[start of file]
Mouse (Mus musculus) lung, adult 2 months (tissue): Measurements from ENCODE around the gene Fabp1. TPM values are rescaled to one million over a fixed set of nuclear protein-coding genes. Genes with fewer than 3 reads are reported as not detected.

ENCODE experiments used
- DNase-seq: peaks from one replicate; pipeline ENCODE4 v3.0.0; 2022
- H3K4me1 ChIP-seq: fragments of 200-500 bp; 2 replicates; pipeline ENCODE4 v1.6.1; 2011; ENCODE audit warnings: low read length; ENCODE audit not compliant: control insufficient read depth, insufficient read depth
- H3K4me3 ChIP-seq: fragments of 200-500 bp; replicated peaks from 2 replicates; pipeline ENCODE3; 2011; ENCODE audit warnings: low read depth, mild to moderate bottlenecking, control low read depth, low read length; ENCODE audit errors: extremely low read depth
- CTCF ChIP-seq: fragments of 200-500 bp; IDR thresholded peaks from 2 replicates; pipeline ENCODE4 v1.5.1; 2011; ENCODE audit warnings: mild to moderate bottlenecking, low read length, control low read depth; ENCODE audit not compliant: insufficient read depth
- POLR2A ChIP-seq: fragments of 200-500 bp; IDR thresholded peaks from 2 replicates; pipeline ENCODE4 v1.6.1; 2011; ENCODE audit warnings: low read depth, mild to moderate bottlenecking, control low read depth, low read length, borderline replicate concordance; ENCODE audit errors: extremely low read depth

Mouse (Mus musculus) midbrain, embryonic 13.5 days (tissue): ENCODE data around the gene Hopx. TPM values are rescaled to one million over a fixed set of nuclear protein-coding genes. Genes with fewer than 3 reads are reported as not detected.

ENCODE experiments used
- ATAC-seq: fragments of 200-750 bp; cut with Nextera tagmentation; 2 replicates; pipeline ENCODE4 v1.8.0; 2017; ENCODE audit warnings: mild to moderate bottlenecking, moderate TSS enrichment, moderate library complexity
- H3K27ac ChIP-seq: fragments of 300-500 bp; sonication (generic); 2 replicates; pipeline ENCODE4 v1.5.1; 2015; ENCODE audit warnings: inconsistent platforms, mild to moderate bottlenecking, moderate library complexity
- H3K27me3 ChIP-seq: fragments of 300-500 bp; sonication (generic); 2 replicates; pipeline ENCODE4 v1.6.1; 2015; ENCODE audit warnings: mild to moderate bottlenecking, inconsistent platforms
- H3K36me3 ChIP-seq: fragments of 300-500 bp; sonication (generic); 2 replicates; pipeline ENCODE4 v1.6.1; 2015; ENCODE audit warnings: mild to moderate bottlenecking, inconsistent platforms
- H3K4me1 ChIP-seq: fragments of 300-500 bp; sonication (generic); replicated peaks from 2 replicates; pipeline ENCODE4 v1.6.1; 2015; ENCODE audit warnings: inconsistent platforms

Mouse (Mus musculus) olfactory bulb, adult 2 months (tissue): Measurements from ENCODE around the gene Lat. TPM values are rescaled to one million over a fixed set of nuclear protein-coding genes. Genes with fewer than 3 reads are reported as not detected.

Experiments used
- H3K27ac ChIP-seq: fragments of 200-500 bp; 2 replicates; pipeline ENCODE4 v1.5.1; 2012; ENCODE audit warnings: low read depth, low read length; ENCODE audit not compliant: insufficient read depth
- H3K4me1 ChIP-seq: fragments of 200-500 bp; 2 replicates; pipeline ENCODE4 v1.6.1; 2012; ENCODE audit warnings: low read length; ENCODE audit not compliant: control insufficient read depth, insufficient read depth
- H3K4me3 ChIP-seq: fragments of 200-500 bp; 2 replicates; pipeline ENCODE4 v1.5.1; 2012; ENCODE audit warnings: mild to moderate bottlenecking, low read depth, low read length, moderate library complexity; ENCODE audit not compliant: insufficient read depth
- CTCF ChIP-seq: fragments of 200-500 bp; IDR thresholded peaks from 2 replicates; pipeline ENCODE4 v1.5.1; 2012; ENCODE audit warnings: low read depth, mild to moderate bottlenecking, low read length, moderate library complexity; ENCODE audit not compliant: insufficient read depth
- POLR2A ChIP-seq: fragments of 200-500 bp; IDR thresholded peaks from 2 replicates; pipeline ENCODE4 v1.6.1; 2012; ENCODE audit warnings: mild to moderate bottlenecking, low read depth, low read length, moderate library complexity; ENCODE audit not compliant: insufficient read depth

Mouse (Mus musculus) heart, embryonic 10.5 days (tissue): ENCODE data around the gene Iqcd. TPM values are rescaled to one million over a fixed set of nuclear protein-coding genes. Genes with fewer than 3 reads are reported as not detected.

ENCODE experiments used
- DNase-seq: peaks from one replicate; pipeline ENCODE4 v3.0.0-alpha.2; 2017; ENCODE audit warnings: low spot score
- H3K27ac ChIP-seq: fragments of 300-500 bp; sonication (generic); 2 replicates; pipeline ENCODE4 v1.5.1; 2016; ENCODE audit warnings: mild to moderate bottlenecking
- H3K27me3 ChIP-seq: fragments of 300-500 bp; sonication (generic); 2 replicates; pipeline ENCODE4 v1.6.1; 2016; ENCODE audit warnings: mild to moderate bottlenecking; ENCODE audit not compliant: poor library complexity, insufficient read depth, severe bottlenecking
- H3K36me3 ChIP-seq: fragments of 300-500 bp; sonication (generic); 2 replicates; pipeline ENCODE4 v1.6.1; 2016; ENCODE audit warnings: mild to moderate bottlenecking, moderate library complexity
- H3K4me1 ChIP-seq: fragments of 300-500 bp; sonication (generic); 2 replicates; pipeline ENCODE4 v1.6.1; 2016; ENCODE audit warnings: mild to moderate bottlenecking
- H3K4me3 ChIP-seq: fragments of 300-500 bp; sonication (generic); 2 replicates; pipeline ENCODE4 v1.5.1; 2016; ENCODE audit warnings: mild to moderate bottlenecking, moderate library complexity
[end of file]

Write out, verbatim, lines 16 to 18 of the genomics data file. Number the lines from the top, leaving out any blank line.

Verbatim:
Experiments used
- H3K27ac ChIP-seq: fragments of 200-500 bp; 2 replicates; pipeline ENCODE4 v1.5.1; 2012; ENCODE audit warnings: low read depth, low read length; ENCODE audit not compliant: insufficient read depth
- H3K4me1 ChIP-seq: fragments of 200-500 bp; 2 replicates; pipeline ENCODE4 v1.6.1; 2012; ENCODE audit warnings: low read length; ENCODE audit not compliant: control insufficient read depth, insufficient read depth